• 26. Today’s Pathobiology Perspective: A Multiple Mechanism Model Healing Ulceration Signaling and Amplification Upregulation and Message Gen Initiation Keefe and Sonis – Cancer Supplement. 100:1995-2011, 2004.
  • 27. Today’s Pathobiology Perspective: A Multiple Mechanism Model Healing Ulceration Signaling and Amplification Upregulation and Message Gen Initiation Apoptosis Tissue Injury IL-1  TNF-  IL-6 NF-  B Angiogenesis Clonogenic Cell Death ROS DNA Injury Fibronectin Breaks Up Activates Macrophages MMP Gene Upregulation Cell Membrane Epithelium Endothelium Connective Tissue Macrophages Sphingomyelinase Ceramide Pathway Ceramide Synthase Expression of Adhesion Molecules COX-2 CT RT
  • 28. Feb. 2007
  • 29. Basic Oral Care
    • Guidelines:
      • Dental assessment and care – pre-treatment, during treatment, follow-up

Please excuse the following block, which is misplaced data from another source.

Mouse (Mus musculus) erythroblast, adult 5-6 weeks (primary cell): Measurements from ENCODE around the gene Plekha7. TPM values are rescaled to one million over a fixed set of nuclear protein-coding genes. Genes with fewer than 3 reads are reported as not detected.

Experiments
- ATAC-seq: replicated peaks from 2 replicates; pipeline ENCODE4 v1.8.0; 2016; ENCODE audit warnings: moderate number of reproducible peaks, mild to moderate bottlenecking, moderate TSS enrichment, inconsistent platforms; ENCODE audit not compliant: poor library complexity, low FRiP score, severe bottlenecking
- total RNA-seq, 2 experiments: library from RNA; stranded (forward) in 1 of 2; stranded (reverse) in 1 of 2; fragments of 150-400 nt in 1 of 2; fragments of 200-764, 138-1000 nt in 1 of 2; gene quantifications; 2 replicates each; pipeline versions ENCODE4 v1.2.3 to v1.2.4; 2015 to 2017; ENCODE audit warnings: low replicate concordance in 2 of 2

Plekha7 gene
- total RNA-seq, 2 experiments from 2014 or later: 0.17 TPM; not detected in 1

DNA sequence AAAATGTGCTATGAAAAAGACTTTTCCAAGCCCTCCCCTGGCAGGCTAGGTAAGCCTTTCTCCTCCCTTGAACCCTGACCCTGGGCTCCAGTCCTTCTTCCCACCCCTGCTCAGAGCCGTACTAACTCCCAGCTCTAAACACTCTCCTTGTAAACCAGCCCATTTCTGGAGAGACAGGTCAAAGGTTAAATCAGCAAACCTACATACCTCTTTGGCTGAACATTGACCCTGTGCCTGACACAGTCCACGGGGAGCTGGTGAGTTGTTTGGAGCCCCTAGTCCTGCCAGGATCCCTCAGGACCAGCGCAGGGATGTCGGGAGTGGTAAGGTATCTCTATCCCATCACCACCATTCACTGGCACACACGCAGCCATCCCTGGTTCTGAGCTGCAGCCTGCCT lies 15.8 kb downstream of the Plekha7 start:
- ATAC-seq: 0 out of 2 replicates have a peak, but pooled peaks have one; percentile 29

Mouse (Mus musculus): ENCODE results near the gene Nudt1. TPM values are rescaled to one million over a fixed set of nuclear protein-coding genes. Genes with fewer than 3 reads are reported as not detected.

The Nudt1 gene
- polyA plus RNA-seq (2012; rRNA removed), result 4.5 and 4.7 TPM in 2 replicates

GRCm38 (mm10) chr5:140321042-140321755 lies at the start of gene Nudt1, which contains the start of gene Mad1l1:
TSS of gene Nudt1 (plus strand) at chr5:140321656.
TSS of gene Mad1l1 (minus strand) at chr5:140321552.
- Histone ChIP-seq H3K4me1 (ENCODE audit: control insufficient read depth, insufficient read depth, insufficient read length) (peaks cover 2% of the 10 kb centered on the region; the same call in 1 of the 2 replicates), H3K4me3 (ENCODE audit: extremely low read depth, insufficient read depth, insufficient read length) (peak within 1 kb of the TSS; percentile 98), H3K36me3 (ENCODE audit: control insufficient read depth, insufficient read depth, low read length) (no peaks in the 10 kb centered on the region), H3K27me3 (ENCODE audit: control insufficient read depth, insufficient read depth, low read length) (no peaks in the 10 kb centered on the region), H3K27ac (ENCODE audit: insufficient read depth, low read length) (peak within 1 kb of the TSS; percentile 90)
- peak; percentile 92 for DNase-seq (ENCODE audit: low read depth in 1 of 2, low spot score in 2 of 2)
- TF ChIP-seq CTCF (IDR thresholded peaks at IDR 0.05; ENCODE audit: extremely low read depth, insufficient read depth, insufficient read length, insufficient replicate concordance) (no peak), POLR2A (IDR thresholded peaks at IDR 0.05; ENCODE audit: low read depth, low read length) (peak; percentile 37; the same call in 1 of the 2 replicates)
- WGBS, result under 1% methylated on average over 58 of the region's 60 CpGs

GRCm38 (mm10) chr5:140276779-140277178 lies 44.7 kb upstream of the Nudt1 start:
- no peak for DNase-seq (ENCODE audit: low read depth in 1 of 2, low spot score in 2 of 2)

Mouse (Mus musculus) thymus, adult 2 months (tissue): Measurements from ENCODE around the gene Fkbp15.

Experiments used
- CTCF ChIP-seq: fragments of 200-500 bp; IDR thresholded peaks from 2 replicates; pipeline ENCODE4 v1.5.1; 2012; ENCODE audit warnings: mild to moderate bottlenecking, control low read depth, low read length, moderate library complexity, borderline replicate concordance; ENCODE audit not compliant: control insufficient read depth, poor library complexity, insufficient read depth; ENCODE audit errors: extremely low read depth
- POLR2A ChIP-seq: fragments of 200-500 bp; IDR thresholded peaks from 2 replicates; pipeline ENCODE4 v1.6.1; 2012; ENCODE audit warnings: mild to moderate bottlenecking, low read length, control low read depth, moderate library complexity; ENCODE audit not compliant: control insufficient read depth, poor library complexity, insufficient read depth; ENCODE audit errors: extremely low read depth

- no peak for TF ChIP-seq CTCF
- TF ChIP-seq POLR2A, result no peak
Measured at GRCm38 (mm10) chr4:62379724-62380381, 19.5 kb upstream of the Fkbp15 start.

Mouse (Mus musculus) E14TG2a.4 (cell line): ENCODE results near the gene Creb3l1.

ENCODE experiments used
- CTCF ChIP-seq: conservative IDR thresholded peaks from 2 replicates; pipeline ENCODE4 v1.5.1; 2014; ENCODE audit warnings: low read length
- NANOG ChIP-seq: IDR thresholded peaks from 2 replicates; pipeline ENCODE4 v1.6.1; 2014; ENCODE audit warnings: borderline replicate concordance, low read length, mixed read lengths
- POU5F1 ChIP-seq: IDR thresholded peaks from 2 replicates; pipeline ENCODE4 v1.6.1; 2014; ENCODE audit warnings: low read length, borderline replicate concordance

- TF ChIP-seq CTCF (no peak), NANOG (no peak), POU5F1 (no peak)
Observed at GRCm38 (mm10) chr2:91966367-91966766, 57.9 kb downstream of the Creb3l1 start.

• “ ...basic oral care including an ultra soft toothbrush with regular replacement of the toothbrush”
      • Bland rinses
      • Promote mucosal moisturization and protection
      • Check for fungal, bacterial or viral infections
    Keefe DM, et al. Cancer, 109; 2007
  • 30. Topical Anesthetics
    • No recommendations (lack of well designed trials)
    • Reasonable for mild/moderate and breakthrough pain management
    • Check that the patient eats
    Keefe DM, et al. Cancer, 109; 2007
  • 31. Prevention Anti-inflammatory Agents
      • Multiple small studies but results still conflicting
      • May be helpful for: